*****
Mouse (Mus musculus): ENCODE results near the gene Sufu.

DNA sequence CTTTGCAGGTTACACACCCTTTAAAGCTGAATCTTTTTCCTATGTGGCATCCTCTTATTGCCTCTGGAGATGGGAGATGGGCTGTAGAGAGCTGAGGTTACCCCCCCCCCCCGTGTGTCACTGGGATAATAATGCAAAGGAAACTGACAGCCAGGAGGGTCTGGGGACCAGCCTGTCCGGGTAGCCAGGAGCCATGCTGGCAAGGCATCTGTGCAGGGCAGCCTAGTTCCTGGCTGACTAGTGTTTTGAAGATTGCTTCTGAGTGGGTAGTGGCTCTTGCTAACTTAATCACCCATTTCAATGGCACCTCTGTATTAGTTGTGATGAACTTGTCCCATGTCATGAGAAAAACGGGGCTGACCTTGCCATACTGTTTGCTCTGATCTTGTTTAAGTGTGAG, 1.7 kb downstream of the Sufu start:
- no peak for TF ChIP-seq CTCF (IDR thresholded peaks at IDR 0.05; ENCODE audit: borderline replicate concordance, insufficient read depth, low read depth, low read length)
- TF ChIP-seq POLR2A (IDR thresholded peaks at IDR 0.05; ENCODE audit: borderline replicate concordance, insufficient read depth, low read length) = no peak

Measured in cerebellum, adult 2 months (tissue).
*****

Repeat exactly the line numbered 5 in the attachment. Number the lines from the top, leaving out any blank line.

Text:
Measured in cerebellum, adult 2 months (tissue).